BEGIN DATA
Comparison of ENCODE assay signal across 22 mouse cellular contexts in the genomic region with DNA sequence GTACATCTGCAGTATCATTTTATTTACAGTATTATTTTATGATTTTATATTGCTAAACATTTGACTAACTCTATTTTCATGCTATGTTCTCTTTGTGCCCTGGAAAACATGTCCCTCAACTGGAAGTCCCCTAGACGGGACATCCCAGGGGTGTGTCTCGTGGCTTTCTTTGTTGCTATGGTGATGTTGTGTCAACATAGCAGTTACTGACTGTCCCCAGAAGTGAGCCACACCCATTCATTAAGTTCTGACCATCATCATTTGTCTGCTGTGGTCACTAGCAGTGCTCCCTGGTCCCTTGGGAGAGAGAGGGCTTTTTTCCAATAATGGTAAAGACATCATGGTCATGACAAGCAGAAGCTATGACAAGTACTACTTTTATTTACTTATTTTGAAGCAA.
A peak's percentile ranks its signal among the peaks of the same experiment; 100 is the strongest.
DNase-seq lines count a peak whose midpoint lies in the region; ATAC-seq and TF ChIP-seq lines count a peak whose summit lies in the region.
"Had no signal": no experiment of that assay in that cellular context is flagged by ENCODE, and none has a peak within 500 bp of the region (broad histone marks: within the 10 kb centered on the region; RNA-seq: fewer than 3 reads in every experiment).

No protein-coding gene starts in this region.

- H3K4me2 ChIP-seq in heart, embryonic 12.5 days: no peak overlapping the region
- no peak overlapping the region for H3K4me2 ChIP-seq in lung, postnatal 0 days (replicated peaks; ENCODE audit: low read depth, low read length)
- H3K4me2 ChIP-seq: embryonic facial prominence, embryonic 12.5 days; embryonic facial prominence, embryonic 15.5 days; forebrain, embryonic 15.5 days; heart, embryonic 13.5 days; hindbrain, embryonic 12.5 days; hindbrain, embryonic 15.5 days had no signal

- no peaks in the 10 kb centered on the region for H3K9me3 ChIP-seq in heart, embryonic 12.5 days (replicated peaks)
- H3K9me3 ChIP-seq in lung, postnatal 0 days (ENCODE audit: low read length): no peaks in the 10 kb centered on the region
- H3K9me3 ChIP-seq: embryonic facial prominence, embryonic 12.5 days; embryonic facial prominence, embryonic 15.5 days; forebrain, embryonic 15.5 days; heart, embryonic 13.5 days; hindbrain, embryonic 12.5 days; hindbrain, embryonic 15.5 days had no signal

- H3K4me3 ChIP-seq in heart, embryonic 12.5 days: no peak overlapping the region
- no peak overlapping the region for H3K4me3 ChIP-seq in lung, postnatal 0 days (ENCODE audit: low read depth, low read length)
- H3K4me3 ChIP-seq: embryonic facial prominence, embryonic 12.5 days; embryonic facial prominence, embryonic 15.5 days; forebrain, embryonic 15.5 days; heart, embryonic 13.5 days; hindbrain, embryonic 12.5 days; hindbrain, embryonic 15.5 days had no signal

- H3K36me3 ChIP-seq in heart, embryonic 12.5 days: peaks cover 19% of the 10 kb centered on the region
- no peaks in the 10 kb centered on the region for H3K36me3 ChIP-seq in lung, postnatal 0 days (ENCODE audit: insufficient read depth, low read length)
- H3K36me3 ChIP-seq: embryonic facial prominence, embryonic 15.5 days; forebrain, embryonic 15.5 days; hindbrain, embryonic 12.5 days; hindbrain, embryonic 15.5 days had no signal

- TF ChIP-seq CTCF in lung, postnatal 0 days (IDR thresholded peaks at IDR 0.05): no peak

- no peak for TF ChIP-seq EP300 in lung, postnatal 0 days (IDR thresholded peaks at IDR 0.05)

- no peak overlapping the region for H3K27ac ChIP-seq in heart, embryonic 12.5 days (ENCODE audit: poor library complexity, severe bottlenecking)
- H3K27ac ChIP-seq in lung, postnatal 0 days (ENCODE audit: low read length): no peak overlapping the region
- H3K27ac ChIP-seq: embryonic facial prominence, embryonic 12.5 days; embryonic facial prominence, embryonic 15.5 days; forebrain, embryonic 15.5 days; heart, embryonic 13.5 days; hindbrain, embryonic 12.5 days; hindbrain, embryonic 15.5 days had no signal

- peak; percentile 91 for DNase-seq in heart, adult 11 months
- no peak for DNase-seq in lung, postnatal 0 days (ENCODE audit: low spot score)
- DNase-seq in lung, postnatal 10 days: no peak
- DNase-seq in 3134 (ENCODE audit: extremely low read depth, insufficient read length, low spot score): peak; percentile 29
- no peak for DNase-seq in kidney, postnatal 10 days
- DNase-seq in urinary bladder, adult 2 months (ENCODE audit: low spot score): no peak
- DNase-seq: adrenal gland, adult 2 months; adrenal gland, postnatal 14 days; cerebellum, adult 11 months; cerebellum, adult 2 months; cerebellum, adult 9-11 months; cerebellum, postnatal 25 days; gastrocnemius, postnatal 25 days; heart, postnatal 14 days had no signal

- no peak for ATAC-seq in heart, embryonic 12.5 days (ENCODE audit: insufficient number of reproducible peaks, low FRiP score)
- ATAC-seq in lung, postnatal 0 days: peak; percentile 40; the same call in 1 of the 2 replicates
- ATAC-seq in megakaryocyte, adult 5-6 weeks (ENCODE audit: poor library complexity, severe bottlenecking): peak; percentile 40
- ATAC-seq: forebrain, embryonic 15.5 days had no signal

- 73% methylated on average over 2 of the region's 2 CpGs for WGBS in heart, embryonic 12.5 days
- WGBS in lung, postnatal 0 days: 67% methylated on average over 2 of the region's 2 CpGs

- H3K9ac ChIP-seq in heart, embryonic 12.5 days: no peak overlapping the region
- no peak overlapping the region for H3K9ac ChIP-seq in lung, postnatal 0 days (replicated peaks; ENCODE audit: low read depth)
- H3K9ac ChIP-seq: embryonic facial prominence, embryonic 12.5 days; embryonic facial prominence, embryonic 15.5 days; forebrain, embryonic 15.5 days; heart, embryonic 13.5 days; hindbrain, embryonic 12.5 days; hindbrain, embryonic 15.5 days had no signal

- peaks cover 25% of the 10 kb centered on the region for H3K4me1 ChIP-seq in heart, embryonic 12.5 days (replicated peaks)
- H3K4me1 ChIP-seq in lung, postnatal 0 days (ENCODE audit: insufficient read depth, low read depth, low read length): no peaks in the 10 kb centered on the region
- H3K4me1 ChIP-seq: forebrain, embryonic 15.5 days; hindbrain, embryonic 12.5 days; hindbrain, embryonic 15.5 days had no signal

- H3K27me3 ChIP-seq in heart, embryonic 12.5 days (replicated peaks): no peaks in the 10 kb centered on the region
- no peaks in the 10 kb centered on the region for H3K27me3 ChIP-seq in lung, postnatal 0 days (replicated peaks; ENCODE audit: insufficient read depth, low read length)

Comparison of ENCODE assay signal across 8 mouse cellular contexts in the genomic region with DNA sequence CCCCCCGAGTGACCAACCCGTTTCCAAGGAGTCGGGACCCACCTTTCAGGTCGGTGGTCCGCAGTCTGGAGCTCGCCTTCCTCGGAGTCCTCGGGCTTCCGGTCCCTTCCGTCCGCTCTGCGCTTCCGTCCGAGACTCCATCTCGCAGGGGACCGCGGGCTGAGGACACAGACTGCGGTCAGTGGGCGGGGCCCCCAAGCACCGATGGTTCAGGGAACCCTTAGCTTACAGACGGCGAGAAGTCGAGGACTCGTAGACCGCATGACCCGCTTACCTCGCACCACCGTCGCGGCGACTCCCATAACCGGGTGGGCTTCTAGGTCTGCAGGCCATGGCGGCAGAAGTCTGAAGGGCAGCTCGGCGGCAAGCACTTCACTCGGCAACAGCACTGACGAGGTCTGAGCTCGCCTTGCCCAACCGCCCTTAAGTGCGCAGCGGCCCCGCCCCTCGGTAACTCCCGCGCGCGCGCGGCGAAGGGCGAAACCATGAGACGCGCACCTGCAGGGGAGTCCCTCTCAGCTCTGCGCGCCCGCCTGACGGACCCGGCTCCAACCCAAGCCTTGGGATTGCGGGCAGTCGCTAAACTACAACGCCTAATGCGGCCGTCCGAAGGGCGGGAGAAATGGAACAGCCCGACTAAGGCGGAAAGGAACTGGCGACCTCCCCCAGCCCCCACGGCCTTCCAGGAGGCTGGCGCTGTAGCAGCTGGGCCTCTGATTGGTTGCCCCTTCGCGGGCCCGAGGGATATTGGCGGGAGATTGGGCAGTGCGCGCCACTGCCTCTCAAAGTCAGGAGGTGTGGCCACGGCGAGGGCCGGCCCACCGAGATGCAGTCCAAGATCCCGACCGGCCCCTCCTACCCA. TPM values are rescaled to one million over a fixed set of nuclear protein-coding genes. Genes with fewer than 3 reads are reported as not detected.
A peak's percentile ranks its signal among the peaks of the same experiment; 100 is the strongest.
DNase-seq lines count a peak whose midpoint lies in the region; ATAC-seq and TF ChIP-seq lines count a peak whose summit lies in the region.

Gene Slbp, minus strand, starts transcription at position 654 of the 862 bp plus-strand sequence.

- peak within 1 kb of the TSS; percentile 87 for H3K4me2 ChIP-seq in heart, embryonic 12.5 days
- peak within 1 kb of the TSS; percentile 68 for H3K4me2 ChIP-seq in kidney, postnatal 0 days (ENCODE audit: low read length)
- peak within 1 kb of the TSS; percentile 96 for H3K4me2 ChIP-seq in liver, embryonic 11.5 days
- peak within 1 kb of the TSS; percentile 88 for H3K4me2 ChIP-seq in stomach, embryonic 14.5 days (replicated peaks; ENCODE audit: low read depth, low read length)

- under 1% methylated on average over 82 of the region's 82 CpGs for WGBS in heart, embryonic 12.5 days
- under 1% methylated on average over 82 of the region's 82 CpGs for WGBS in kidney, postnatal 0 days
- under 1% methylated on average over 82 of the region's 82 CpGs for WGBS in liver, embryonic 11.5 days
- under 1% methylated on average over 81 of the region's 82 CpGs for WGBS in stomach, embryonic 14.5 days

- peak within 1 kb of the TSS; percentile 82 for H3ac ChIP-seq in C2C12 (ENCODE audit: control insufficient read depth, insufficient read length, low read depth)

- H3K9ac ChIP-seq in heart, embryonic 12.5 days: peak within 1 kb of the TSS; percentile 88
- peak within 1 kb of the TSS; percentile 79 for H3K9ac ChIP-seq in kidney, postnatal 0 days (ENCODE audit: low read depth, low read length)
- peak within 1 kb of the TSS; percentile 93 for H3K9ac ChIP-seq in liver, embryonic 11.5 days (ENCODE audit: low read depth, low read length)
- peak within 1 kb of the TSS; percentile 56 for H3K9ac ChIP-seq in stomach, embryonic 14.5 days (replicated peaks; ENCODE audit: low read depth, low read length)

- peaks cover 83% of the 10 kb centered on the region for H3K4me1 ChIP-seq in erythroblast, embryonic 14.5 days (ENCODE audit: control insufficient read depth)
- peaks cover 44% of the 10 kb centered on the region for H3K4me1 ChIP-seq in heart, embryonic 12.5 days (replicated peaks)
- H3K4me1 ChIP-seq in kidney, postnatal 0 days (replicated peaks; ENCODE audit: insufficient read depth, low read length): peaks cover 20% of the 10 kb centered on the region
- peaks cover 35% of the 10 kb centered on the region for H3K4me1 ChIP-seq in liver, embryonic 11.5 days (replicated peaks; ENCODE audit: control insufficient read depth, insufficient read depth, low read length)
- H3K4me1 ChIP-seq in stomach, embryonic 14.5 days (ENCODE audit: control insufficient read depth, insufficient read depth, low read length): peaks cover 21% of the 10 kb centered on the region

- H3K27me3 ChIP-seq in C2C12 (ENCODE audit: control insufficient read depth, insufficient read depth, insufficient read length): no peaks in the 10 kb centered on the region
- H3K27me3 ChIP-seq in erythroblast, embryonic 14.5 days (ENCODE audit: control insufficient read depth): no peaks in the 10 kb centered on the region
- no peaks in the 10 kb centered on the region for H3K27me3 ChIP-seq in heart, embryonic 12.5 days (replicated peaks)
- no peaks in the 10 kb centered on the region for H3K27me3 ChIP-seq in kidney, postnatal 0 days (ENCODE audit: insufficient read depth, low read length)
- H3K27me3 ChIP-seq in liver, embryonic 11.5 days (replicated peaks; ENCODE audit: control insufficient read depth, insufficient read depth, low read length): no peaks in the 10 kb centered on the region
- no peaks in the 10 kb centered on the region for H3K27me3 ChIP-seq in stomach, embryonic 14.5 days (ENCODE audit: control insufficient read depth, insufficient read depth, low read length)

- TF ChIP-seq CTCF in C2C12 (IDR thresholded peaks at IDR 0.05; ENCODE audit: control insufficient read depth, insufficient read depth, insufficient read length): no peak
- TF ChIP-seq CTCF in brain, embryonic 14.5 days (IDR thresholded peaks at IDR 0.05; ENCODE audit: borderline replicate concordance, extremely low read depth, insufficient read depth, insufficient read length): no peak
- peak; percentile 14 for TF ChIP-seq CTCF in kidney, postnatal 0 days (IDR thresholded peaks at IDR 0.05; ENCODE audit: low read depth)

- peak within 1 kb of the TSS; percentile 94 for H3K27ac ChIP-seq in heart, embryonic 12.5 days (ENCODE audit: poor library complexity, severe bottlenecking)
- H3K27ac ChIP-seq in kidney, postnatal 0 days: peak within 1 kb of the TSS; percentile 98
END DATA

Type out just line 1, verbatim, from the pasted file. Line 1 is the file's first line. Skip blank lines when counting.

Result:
Comparison of ENCODE assay signal across 22 mouse cellular contexts in the genomic region with DNA sequence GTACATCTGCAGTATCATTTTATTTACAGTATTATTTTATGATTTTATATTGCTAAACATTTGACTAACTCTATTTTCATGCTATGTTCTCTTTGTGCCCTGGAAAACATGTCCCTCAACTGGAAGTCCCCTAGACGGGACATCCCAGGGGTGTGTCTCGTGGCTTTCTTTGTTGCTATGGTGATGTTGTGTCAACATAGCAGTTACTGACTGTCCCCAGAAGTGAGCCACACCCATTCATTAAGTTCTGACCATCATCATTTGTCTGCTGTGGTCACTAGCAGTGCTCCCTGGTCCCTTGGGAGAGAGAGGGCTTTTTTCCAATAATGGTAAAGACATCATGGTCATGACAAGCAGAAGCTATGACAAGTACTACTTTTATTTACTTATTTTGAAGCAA.